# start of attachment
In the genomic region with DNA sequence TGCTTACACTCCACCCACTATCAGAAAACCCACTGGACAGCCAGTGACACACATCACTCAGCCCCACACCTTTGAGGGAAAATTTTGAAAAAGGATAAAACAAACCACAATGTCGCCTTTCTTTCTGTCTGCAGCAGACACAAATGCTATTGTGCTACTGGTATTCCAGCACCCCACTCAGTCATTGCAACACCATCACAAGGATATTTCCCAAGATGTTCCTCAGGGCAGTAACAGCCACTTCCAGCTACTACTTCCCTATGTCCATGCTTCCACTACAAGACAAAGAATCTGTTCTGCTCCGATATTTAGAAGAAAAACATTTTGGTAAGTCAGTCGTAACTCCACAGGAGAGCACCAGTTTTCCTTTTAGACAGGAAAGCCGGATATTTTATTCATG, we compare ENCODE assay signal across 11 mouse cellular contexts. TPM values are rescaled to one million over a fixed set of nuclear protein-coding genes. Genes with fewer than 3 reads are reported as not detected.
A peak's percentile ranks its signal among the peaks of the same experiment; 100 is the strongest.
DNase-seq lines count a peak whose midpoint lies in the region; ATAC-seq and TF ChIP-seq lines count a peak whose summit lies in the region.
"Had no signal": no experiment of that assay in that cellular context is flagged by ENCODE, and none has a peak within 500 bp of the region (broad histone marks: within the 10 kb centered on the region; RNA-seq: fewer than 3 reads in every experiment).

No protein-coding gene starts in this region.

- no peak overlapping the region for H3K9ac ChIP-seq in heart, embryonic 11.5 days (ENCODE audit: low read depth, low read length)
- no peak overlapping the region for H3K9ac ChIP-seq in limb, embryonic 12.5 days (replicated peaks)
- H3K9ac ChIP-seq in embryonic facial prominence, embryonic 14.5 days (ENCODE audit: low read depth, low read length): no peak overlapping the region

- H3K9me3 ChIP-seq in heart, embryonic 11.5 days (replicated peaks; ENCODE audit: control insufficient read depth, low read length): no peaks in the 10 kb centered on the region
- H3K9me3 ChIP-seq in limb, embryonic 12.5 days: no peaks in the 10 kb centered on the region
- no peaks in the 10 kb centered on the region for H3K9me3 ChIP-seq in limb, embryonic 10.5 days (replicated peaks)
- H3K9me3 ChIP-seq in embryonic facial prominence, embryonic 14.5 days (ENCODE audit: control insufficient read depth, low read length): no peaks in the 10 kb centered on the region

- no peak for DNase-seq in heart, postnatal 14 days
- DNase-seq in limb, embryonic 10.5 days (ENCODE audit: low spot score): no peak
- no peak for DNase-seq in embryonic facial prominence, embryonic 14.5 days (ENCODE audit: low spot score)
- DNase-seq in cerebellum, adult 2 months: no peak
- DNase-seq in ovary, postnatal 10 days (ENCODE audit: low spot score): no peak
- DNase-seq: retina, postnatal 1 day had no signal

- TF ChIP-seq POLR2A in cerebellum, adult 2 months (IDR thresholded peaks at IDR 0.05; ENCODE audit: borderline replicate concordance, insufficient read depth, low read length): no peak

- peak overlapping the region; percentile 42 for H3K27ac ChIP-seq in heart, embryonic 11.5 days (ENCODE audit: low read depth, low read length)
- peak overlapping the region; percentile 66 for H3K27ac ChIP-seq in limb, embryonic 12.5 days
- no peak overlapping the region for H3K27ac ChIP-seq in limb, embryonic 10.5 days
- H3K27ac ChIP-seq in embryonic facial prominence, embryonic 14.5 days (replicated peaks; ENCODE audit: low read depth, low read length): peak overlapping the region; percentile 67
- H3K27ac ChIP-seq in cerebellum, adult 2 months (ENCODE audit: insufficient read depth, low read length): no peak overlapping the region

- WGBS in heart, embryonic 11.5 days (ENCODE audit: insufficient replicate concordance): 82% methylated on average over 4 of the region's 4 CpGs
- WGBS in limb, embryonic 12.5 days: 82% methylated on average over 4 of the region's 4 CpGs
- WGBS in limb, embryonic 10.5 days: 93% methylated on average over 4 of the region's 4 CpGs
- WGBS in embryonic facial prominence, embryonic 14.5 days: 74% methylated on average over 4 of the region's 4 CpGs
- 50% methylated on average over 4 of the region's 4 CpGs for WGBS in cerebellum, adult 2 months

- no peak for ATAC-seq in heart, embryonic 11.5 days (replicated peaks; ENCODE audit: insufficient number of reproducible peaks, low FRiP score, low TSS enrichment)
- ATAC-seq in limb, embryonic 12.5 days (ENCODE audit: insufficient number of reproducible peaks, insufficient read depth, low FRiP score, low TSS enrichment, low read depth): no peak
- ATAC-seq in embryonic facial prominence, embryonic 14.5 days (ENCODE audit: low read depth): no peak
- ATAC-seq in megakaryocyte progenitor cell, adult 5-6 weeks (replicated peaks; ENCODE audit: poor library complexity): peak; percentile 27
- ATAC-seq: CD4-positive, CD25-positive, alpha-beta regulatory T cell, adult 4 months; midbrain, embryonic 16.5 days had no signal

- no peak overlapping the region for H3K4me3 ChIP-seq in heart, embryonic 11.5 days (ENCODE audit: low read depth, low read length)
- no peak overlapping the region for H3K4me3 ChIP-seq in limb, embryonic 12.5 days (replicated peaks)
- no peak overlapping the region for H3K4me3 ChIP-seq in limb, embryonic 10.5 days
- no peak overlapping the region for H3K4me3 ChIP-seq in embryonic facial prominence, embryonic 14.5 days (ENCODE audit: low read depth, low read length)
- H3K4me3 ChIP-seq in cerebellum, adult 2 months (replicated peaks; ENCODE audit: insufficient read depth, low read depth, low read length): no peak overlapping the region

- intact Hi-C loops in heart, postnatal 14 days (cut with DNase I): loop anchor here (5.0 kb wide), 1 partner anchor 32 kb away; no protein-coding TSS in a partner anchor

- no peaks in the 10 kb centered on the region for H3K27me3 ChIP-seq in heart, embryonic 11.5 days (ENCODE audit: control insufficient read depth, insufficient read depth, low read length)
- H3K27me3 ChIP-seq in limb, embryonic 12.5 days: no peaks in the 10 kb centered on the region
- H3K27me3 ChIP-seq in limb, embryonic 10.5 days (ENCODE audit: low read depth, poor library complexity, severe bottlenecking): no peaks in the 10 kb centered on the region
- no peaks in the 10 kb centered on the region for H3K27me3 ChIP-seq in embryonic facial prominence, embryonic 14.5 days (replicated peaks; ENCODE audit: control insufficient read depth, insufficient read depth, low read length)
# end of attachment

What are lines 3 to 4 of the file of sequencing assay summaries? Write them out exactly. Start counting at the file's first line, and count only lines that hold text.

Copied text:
DNase-seq lines count a peak whose midpoint lies in the region; ATAC-seq and TF ChIP-seq lines count a peak whose summit lies in the region.
"Had no signal": no experiment of that assay in that cellular context is flagged by ENCODE, and none has a peak within 500 bp of the region (broad histone marks: within the 10 kb centered on the region; RNA-seq: fewer than 3 reads in every experiment).